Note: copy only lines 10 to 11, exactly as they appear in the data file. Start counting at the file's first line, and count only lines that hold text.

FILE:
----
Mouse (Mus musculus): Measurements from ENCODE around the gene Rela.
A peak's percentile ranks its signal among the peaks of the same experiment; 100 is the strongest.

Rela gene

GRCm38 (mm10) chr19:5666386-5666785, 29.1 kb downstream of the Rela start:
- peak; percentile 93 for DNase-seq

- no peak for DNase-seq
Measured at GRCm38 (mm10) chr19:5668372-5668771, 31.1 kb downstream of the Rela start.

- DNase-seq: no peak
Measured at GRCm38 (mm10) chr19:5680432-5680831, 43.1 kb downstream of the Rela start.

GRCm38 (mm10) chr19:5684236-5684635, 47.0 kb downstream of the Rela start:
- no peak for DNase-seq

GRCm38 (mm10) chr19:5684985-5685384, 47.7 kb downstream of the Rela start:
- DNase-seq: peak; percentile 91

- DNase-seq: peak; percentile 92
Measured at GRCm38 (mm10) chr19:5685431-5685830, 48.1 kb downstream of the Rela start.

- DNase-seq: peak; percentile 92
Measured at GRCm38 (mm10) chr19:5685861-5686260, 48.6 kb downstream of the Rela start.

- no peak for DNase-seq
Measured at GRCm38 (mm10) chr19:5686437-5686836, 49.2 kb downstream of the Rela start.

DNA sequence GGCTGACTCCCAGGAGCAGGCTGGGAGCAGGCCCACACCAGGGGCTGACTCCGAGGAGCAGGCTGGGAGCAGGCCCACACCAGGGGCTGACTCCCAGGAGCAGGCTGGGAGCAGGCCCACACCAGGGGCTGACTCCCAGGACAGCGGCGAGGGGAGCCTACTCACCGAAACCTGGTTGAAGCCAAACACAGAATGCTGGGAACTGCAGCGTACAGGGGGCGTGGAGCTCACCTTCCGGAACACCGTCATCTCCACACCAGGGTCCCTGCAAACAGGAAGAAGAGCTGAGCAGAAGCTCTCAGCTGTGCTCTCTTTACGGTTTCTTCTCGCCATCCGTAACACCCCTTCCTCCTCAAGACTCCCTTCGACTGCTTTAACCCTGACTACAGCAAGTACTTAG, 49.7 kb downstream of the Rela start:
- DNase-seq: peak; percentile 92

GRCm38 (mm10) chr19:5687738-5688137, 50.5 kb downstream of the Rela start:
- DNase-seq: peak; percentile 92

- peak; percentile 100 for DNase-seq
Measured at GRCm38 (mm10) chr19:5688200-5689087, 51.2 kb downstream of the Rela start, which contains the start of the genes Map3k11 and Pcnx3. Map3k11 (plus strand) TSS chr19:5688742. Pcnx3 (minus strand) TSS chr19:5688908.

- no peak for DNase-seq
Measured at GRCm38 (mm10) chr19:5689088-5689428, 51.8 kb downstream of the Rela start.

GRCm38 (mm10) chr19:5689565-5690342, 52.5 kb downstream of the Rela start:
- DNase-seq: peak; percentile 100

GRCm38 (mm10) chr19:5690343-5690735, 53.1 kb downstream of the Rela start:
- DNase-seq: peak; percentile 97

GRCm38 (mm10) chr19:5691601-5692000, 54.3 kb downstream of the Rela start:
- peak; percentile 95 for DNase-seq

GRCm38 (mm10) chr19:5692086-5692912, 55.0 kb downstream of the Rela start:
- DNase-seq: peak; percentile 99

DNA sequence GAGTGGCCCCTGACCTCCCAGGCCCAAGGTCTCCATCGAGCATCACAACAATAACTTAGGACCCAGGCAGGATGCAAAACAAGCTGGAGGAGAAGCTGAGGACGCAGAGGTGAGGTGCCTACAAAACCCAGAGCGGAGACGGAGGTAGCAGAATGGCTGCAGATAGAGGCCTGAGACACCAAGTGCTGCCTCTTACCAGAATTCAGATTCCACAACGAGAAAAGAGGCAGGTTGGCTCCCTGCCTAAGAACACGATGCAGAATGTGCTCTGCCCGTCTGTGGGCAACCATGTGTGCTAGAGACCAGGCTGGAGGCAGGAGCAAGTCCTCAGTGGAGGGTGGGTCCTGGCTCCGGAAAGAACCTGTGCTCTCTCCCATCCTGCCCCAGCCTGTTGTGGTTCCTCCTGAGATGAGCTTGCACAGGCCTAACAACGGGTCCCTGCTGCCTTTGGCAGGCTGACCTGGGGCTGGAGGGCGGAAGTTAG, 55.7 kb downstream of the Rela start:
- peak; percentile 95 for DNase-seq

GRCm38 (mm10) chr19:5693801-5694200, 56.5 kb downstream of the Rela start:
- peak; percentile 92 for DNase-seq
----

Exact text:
GRCm38 (mm10) chr19:5684236-5684635, 47.0 kb downstream of the Rela start:
- no peak for DNase-seq